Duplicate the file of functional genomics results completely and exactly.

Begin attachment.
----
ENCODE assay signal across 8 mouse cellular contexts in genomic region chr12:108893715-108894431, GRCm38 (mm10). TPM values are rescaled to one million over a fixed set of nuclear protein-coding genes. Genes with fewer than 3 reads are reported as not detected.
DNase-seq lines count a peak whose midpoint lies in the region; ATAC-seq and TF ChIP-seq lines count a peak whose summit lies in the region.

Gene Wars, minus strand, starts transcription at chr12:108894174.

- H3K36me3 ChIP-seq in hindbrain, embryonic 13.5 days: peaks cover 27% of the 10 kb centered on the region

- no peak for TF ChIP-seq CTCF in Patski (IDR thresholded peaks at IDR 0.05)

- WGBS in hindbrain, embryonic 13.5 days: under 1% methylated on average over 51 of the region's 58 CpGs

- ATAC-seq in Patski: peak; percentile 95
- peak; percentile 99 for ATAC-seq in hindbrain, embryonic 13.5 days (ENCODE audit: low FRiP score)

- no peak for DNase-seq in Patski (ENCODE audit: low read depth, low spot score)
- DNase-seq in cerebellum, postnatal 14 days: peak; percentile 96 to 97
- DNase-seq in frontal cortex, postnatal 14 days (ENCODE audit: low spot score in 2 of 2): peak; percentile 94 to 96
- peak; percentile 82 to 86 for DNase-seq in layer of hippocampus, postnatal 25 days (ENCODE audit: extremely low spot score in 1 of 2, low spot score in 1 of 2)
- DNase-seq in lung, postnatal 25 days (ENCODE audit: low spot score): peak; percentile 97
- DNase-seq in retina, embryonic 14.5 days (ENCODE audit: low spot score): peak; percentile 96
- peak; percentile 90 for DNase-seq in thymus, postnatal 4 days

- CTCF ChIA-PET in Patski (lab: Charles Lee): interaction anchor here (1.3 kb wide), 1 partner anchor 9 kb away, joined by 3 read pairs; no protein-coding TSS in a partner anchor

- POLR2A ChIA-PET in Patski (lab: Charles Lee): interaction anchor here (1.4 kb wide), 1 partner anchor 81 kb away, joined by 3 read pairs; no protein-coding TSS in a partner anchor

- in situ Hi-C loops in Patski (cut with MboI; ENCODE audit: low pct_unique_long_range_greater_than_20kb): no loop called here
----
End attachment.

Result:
ENCODE assay signal across 8 mouse cellular contexts in genomic region chr12:108893715-108894431, GRCm38 (mm10). TPM values are rescaled to one million over a fixed set of nuclear protein-coding genes. Genes with fewer than 3 reads are reported as not detected.
DNase-seq lines count a peak whose midpoint lies in the region; ATAC-seq and TF ChIP-seq lines count a peak whose summit lies in the region.

Gene Wars, minus strand, starts transcription at chr12:108894174.

- H3K36me3 ChIP-seq in hindbrain, embryonic 13.5 days: peaks cover 27% of the 10 kb centered on the region

- no peak for TF ChIP-seq CTCF in Patski (IDR thresholded peaks at IDR 0.05)

- WGBS in hindbrain, embryonic 13.5 days: under 1% methylated on average over 51 of the region's 58 CpGs

- ATAC-seq in Patski: peak; percentile 95
- peak; percentile 99 for ATAC-seq in hindbrain, embryonic 13.5 days (ENCODE audit: low FRiP score)

- no peak for DNase-seq in Patski (ENCODE audit: low read depth, low spot score)
- DNase-seq in cerebellum, postnatal 14 days: peak; percentile 96 to 97
- DNase-seq in frontal cortex, postnatal 14 days (ENCODE audit: low spot score in 2 of 2): peak; percentile 94 to 96
- peak; percentile 82 to 86 for DNase-seq in layer of hippocampus, postnatal 25 days (ENCODE audit: extremely low spot score in 1 of 2, low spot score in 1 of 2)
- DNase-seq in lung, postnatal 25 days (ENCODE audit: low spot score): peak; percentile 97
- DNase-seq in retina, embryonic 14.5 days (ENCODE audit: low spot score): peak; percentile 96
- peak; percentile 90 for DNase-seq in thymus, postnatal 4 days

- CTCF ChIA-PET in Patski (lab: Charles Lee): interaction anchor here (1.3 kb wide), 1 partner anchor 9 kb away, joined by 3 read pairs; no protein-coding TSS in a partner anchor

- POLR2A ChIA-PET in Patski (lab: Charles Lee): interaction anchor here (1.4 kb wide), 1 partner anchor 81 kb away, joined by 3 read pairs; no protein-coding TSS in a partner anchor

- in situ Hi-C loops in Patski (cut with MboI; ENCODE audit: low pct_unique_long_range_greater_than_20kb): no loop called here